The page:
The war and global investing ─ reflections from the streets of Russia

Dawie Roodt
Chief economist and director: Efficient Group


Elevated levels of inflation and higher interest rates recently spooked the financial markets while the world watched with bated breath as Russia invaded Ukraine. These are two of the many factors that are currently affecting the global economy and markets.

Investors who want to successfully navigate the global investment waters need experts on their side. My recent travels to Moscow and Sochi confirmed this: investors need the leaders in global investing to help them make sense of current world events. Our first-hand experience and knowledge of the world stage distinguish us in this regard.

Here are some of my impressions and thoughts from Russia:

There is no sign of a war anywhere! There were no soldiers, tanks, or any other signs of the military. Some preparations were made on the Red Square for the World War II Victory Day celebrations of 9 May, but not much else.

The economy seems to be pumping, at least in Moscow and Sochi.

Everybody I spoke to told me business is good; all the supermarkets are fully stocked with a variety of goodies that we can only dream of. As is the case in the rest of the world, people are complaining about rising prices. The ruble (RUB) came back strongly after taking a dive just after the invasion of Ukraine in late February, when interest rates were raised sharply. Subsequently, though, interest rates were cut again, and the RUB is now trading at levels stronger than before the invasion.

The effects of the sanctions against Russia will take some time to filter through to the economy – I estimate that the Russian economy can contract by nearly 10% this year, but it’s far from being in freefall. I spoke to many Russians who are very confident that they will be able to weather any economic sanctions by the West because there are ways and means to get around them. Russia’s immense commodity wealth can also be used as a weapon to defend its economy.

“Do ordinary Russians support the war?” is a question I have been asked many times.

I don’t think this is the right question. Before I explain, remember that there are many moving parts to this conflict, as is the case with any disagreement. I think the questions we should be asking are:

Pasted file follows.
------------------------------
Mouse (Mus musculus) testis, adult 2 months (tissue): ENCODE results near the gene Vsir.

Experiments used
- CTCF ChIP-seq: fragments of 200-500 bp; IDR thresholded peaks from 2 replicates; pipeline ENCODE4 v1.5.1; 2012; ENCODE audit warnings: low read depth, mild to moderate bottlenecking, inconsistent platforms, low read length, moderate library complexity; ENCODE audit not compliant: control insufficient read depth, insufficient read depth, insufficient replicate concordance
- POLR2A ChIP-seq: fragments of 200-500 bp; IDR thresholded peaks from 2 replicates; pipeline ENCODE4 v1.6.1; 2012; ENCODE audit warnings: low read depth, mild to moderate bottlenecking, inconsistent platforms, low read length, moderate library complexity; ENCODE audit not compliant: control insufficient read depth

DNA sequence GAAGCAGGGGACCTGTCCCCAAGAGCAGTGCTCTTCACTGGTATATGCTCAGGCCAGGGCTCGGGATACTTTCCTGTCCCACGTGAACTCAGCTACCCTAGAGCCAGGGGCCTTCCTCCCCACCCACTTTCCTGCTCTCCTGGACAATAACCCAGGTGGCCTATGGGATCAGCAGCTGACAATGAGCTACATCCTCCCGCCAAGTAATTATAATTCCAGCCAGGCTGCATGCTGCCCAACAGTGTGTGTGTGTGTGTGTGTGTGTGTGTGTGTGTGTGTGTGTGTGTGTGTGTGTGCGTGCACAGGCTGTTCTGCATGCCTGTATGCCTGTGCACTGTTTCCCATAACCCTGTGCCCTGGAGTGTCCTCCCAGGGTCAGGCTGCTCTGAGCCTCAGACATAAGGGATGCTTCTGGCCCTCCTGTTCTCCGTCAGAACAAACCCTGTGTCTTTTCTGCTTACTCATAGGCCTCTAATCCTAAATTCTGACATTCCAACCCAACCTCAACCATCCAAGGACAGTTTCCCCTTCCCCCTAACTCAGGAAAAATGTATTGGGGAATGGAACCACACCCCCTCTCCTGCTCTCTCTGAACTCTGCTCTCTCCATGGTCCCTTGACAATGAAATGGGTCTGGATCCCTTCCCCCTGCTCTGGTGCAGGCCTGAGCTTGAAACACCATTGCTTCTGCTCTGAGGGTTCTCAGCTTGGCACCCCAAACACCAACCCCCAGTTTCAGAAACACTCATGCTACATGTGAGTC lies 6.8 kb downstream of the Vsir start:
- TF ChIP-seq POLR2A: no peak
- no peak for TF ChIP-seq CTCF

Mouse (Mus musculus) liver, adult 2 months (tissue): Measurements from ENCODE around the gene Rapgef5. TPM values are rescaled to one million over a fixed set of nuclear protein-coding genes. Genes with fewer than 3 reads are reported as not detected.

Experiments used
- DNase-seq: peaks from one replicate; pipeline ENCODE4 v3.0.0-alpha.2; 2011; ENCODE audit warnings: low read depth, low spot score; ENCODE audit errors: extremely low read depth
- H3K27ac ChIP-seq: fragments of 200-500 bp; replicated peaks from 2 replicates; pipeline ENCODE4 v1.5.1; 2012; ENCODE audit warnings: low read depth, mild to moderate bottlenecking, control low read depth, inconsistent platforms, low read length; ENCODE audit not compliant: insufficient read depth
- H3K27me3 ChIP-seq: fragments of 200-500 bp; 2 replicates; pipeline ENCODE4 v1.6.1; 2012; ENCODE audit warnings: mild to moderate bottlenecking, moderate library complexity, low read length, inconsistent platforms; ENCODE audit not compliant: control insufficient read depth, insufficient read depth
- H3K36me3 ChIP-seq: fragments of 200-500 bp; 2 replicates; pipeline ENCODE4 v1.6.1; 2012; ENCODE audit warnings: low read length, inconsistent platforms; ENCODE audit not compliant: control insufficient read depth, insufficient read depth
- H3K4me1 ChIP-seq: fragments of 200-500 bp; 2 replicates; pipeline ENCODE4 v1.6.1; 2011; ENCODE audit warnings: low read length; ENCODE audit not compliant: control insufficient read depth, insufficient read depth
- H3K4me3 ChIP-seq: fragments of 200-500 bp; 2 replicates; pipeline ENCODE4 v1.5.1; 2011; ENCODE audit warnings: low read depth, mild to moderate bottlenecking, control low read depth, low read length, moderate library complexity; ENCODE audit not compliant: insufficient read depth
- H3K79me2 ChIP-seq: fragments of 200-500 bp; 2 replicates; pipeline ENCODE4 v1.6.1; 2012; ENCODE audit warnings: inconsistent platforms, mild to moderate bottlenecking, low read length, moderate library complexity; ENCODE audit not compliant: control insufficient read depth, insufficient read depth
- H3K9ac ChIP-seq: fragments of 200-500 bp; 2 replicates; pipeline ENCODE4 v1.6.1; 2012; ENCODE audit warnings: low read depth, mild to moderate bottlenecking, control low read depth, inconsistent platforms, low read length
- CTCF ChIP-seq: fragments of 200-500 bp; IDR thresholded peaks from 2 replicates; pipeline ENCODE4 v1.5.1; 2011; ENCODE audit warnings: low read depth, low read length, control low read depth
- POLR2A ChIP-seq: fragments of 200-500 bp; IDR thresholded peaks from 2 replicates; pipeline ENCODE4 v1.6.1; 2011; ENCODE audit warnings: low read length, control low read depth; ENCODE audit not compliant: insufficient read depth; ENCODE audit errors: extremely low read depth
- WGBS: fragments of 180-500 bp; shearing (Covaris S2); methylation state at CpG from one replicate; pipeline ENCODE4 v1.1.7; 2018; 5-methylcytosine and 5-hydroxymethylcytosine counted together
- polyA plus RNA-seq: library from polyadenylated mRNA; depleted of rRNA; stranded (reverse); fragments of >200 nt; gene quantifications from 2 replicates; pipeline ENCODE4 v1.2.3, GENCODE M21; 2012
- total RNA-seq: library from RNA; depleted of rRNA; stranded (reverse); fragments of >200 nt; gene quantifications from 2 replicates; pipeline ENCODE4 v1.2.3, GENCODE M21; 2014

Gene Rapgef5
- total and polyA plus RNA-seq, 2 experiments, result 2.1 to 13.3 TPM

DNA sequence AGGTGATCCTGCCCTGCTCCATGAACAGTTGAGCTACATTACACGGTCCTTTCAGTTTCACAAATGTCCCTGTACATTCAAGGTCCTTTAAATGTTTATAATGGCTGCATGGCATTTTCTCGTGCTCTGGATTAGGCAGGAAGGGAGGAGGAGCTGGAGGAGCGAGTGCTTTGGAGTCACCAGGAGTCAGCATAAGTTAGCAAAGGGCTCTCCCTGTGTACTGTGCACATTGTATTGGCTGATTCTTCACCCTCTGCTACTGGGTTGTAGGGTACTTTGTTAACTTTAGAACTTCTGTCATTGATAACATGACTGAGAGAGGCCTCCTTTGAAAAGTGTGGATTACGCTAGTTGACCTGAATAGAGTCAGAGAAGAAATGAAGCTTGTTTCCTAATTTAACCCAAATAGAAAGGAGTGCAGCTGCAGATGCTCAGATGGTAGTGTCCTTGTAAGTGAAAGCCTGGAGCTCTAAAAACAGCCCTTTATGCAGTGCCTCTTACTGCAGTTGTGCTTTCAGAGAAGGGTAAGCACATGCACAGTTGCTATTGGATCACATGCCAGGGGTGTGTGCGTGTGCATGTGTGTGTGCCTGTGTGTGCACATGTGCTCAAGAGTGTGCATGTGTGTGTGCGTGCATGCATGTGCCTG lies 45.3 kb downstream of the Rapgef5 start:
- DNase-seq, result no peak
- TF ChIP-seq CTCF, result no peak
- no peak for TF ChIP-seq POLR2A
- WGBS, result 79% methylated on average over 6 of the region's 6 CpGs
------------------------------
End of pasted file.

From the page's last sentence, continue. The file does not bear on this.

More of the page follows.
• Does the average Russian support their military forces?
  • Does the average Russian support the invasion of Ukraine?
  • Does the average Russian support Putin?

The average Russian adores their military forces and will support them wherever they are. The only reason why this war is dragging out so long is that “the Russian troops are disciplined and are showing restraint. If they wanted to, they could have taken over Ukraine long ago. Nothing can stand in the way of the Russian army.” So say most Russians…

But does the average Russian support the invasion of Ukraine? That depends. I would say most Russians support the idea that Donbas and Krim (and perhaps other areas) should be a future part of Russia. For the rest of Ukraine, I got the idea that most Russians simply do not care.

Concerning support for Putin, there are fanatical supporters as well as a few vocal haters. The supporters (and a few haters) reckon that Russia is a vast country full of diversity and that a “strong” leader is a must. Others see Putin as a mad dictator.

That said, where do I think all of this will end?

  • With or without Putin, there is no way the Russians will leave Donbas and Krim; they are part of Russia from this point going forward.
  • I do not foresee popular support for Russia to invade the rest of Ukraine. Putin may attempt to, but given Russia’s setbacks in the war so far, it may lead to his demise.
  • I don’t think Putin is as sick as some Western news outlets report. I also doubt if a palace revolution is imminent. Putin’s personal safety measures are second to none, and keep in mind that a cornered powerful man can be extremely dangerous – I am talking nuclear here… Also, Putin is not mad; he is very rational!
  • What really concerns me is that accidents happen during wars, and an accident involving Russian and NATO forces may just get out of hand. Again, I am talking about nuclear conflict.

I think the Russian invasion was wrong and a strategic mistake. Putin wanted to prevent the further expansion of NATO to the east ─ and this will now be accelerated. Putin wanted to incorporate (parts of) Ukraine into Russia. Instead, he contributed to a new Ukrainian nationalism. Putin also hugely underestimated the reaction of the West (sanctions) and hopelessly overestimated the capacity of his forces.

The most likely outcome of this conflict is a low-level civil war that will go on for a very long time. Sanctions against Russia will remain in place, certain commodity prices will stay elevated, inflation may become stagflation, global growth will suffer, and financial markets will be affected.

Under these circumstances, a good asset manager will do a regular analysis but will also keep a wary eye on global geopolitical developments. Is there a possibility that China will use the Ukrainian diversion as an opportunity to cease Taiwan?

No one has definite answers to all the questions, but we must stay alert and well-informed. We definitely live in interesting times.

Speak to the Efficient Global Investing* team today. Our credentials and results are clear and categorical.

*Efficient Global Investing is an Efficient Wealth initiative. Efficient Wealth is an authorised financial services provider, FSP 655.